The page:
Sell Yourself

  • Interviewing is about selling yourself. The product you are selling is you. Give them reasons to buy. Tell them what you can do for them. Emphasize what you can bring to the company, department and position. Convince them that your product is better than the competition’s.

Talking Salary

  • Timing is everything in the interview. Let them bring up the subject of money. If you are asked what your salary expectations are too early in the process, just say you would rather postpone that discussion until you have more information about the position.

Do not forget to listen

  •  Listening is one of the most underused interview skills. Most candidates are so nervous about answering interview questions correctly that they forget to listen. Follow these tips:
  • Listen through eye contact.
  • Listen with nonverbal expressions.
  • Listen until the speaker is finished.
  • Do not interrupt.

It is OK to be nervous

  • Not only is it OK to be nervous about an interview, but it is essential for you to accept how you feel. Telling yourself you should feel differently than you do is unrealistic and just makes you feel bad about yourself. What’s the worst that can happen at an interview? For many, it would be not getting an offer. Did you ever think that maybe the job wasn’t right for you? Try to look at the process as a learning experience.

Put up with rejection?

  • If you are rejected from the company, you may feel hurt, angry or fed up. Instead of being stuck in feeling rejected, take back the power by staying proactive. If you really wanted to work for that particular company, sit down and write a letter. Remind them of all the positive points you could bring to the organization. Let them know you are still interested in working for the company if something should change or open up.

Face the feedback

  • If you ask for feedback from an interviewer, be prepared to hear things that could be upsetting. You should listen carefully, and take notes to refer to and react to. Do not argue or defend yourself. At last do not forget to thank the interviewer. Then, take the advice and think about changing some techniques to improve on your next interview.

Follow the interviewer

  • During the interview, your interviewer is giving you information that can guide you on how to behave during the meeting. Observe your interviewer’s style. Listen very carefully, and let him/her know that you have been listening by asking good questions and making good comments. Answer questions by providing the information asked for.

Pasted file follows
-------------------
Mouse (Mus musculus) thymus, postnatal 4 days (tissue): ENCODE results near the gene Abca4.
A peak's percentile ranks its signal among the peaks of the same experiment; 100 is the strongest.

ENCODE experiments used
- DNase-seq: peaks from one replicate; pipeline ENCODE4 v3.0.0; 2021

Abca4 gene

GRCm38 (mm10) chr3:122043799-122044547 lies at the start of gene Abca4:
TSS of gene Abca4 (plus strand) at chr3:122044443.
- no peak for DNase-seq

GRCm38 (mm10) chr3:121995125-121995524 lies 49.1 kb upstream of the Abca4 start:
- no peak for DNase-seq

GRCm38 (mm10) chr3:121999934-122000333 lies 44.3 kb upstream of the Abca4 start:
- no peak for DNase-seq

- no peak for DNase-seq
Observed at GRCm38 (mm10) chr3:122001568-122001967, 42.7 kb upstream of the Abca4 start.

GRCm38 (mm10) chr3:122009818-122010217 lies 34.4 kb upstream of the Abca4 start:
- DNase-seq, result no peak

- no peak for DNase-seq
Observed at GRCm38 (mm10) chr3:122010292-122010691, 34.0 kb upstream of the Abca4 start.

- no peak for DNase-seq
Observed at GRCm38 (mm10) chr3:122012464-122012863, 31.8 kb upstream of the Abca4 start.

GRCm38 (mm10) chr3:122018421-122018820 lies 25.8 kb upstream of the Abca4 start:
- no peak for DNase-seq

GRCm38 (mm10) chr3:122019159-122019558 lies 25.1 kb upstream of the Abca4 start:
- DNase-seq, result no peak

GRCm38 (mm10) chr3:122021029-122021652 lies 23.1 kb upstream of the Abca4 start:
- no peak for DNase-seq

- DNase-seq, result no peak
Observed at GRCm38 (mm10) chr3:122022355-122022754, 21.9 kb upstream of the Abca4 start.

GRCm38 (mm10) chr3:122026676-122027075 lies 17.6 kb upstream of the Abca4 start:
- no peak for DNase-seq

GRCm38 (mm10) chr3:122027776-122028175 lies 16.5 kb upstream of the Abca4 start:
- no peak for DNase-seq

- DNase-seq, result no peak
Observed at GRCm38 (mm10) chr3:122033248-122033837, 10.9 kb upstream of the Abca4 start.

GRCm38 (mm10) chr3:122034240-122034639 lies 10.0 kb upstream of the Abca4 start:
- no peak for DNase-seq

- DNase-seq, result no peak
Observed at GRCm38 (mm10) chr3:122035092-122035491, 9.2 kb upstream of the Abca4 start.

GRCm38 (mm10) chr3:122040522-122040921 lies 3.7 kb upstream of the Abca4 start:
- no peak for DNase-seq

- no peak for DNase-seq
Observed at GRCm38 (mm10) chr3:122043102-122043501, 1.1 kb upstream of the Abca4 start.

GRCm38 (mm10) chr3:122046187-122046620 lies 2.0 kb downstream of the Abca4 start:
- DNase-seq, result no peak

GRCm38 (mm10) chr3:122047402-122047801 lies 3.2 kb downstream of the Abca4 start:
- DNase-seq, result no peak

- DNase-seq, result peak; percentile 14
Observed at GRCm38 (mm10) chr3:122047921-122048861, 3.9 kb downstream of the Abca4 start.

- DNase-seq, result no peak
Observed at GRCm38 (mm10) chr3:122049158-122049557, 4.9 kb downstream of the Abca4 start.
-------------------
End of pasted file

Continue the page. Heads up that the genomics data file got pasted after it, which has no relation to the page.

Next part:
Emotional preparation

  • Preparing emotionally for the interview is also important. The right mood helps you perform at your best. Try the following points for preparing emotionally:
  • Get moving that means go for a walk, run, exercise, meditate, do yoga, stretch, dance.
  • Sing your favorite song while driving to the interview.
  • Repeat an inspirational phrase aloud that’s meaningful for you

Ask Questions

  • There is always the opportunity to ask them questions at the end of the interview, remember the interview is a two-way process; you need to be sure you want to join them. Try to concentrate on issues, which are both important to you and combine an apparent interest in the company. Write your questions down prior to the interview and take them with you.

Be honest!

  • Be honest with every question. No need to lying about your background and/or skills. If you get caught then you will definitely be without a job. Job interviews are about matching needs, if there is not a good match, and then there is no chance of job.

Check your CV for possible gaps!

  • If there is any gap between jobs then make sure you know how you are going to explain time gaps on your CV.


  • Dressing is also important aspect at the time of interview. Dressing should be appropriate for the post and the company. Try to get information about what the company would expect from employees. What would be appropriate for a building company is very different for a public relations agency. Be well-groomed and clean and above all try to look confident.

Get to Work!

  • If you are Unemployed? Then your job right now is to find a job. Do not blame to yourself. Think of this as going to work. Research companies, industries and positions. Take this as good experience to succeed in future interviews.


As we have to consider the positive things whilst interviewing, we also have to consider the worst interview blunders.Following are points to avoid during the interview:Not preparing for the interview: